Two of Australia’s key Ashes performers, Ryan Harris and Chris Rogers, have been named on the list of Wisden’s Five Cricketers of the Year.
England newcomer Joe Root, England women’s captain Charlotte Edwards and destructive India opener Shikhar Dhawan round out the list.
The cricketing bible included the two Australians on the list for their performances in Australia’s Ashes loss in England, but had harsh words for England’s form in the return match in Australia only months later.
“No sporting defeat is a disaster but 5-0 against a team that had won none of its previous nine Tests came close. This, then, was the worst result in England’s history,” it said.
Wisden also named South African fast bowler Dale Steyn its Leading Cricketer in the World.
This year, Steyn took 51 Test wickets in only nine games at an average of 17.
“Fast, penetrative and parsimonious, it was some combination,” Wisden said.
Wisden also addressed the game’s off-field issues, warning that international cricket is set for a future of “colonial-style divide and rule,” and will be “holding its breath” over the extent of Indian influence in the game.
In February, changes to the governance of the International Cricket Council (ICC), handed the majority of the powers and revenue to the sport’s ‘big three’ nations — India, Australia and England.
“Here was colonial-style divide and rule,” Wisden editor Lawrence Booth wrote.
“Cricket is appallingly administered, and is vulnerable to economic exploitation by the country (India) powerful enough to exploit it and the two countries (Australia and England) prepared to lend their plans credibility.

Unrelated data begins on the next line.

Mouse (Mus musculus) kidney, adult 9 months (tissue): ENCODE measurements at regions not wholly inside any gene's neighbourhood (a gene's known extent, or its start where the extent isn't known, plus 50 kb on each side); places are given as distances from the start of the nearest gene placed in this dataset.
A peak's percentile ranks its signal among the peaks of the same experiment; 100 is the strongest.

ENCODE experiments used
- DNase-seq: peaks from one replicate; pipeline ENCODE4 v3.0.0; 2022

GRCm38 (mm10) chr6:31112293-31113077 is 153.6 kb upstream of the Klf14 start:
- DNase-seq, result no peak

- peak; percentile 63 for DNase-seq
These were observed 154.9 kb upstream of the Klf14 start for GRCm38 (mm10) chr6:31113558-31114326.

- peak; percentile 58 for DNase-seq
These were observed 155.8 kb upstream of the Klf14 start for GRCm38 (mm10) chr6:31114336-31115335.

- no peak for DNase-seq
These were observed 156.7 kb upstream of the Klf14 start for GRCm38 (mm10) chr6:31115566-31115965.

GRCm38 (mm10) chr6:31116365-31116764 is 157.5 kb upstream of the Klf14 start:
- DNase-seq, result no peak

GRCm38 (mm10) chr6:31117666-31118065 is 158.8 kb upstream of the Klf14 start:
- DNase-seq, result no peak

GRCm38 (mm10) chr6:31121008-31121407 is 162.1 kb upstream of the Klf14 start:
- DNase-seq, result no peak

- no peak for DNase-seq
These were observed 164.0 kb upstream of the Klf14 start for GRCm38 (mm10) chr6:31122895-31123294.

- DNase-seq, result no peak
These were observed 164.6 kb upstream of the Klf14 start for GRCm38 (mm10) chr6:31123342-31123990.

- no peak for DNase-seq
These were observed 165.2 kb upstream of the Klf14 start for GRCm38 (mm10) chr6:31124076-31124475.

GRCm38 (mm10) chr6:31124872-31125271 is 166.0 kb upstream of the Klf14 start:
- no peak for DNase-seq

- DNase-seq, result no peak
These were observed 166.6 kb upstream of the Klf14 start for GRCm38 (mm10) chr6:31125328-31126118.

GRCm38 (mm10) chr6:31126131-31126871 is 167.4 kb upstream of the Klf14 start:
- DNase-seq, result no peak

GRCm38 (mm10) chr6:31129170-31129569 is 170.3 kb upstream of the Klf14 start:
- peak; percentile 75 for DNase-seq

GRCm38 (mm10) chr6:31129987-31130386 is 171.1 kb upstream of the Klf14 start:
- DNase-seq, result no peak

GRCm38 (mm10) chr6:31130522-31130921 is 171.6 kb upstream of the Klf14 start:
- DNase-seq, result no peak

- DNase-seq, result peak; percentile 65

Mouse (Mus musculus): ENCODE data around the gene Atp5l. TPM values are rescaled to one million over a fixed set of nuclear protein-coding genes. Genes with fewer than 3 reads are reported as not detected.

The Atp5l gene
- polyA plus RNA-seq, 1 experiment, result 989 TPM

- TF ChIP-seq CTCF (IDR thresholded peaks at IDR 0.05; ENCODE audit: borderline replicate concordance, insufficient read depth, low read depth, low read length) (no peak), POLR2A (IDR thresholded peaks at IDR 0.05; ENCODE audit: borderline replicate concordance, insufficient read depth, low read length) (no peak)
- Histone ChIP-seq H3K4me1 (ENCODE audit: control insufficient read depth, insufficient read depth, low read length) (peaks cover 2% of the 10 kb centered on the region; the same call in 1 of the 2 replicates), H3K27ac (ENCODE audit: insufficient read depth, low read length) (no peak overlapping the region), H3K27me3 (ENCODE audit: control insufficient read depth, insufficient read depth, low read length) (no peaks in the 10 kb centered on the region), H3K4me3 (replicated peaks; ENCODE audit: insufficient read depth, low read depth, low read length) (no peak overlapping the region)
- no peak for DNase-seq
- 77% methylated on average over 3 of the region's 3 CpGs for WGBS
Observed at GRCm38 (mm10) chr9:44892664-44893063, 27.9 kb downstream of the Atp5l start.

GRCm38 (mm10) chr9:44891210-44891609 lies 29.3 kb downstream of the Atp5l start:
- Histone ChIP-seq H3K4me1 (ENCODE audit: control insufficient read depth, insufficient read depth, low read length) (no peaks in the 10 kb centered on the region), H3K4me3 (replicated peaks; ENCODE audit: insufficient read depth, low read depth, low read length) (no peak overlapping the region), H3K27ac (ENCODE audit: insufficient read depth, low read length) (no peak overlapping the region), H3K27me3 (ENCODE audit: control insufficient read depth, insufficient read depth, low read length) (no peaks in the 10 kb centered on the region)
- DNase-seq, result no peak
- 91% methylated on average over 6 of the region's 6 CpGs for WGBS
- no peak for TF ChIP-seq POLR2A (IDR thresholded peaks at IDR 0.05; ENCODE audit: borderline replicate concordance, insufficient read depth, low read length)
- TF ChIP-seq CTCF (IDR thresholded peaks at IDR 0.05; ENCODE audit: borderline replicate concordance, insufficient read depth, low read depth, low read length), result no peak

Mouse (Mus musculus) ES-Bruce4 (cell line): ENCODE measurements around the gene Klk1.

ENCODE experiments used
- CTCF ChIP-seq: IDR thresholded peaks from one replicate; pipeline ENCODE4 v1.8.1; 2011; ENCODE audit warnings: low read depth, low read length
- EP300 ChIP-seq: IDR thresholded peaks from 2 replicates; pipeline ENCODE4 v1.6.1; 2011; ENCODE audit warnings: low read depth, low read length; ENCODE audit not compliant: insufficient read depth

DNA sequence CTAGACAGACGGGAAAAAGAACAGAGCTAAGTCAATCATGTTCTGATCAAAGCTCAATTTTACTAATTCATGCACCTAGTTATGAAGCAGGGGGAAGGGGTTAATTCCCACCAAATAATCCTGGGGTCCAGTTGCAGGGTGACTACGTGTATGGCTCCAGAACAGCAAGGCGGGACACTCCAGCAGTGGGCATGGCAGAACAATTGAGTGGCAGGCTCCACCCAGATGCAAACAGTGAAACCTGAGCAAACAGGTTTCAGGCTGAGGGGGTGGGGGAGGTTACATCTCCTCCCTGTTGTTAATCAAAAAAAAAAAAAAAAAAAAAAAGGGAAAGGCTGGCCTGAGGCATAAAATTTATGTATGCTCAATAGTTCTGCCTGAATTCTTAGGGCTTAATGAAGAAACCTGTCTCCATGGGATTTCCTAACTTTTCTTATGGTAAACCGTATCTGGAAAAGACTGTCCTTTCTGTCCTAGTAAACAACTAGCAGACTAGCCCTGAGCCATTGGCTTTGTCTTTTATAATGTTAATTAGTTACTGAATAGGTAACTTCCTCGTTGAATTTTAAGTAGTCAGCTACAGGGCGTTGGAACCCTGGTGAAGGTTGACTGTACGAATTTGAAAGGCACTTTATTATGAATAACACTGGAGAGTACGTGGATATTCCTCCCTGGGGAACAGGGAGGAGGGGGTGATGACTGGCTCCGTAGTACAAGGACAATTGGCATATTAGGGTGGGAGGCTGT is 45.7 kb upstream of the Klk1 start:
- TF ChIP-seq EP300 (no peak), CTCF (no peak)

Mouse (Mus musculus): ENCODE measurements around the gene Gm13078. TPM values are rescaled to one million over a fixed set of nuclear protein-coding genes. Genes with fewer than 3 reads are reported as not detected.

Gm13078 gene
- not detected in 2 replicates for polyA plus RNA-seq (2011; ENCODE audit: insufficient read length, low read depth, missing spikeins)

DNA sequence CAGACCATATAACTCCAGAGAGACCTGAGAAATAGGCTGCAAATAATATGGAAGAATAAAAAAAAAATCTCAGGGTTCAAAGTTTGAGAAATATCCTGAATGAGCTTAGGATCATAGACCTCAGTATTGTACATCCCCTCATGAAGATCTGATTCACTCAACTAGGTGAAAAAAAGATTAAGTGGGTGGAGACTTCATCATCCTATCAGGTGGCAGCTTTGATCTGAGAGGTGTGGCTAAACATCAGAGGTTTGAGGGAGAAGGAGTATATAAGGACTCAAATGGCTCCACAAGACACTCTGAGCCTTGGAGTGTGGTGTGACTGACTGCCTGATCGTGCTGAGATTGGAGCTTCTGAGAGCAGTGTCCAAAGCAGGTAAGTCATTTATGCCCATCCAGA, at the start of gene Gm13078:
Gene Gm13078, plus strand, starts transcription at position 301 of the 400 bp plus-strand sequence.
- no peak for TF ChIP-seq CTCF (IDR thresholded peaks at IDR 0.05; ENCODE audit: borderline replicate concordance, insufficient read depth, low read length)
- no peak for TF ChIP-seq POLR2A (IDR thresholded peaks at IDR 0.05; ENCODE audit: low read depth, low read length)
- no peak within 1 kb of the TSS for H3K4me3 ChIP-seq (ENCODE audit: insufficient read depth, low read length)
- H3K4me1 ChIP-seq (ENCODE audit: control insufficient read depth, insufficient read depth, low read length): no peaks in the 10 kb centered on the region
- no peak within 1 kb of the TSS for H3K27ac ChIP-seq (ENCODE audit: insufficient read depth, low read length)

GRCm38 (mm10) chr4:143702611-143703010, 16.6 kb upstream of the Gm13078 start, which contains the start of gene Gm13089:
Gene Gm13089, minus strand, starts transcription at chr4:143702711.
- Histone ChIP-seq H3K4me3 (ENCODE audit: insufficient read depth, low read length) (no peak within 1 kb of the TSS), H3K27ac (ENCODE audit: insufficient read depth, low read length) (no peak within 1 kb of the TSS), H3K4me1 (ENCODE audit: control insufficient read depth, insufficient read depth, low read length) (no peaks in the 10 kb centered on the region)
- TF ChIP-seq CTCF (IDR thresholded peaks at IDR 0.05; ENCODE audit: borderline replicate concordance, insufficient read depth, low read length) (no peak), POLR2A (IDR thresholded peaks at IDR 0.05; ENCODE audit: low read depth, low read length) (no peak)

“As India prepare to take their ‘central leadership responsibility’, international cricket holds its breath.”
In spite of its words for Indian authorities, Wisden was kinder to Sachin Tendulkar, whose image adorns this year’s cover.
The 40-year-old India great announced his retirement from cricket in November, ending a remarkable career during which he became the world’s leading scorer in both Test and one-day cricket.
“Tendulkar played Test matches in front of the most demanding fans in the world for 24 years,” said Wisden, who compared his record with those of England captain Alastair Cook and Australia skipper Michael Clarke.
“If further proof was required of just how astonishing that was, it came at Perth in December, when for a few moments one Cook and one Clarke added up to exactly one Tendulkar: 200 Test caps, 15,921 runs and 51 hundreds.”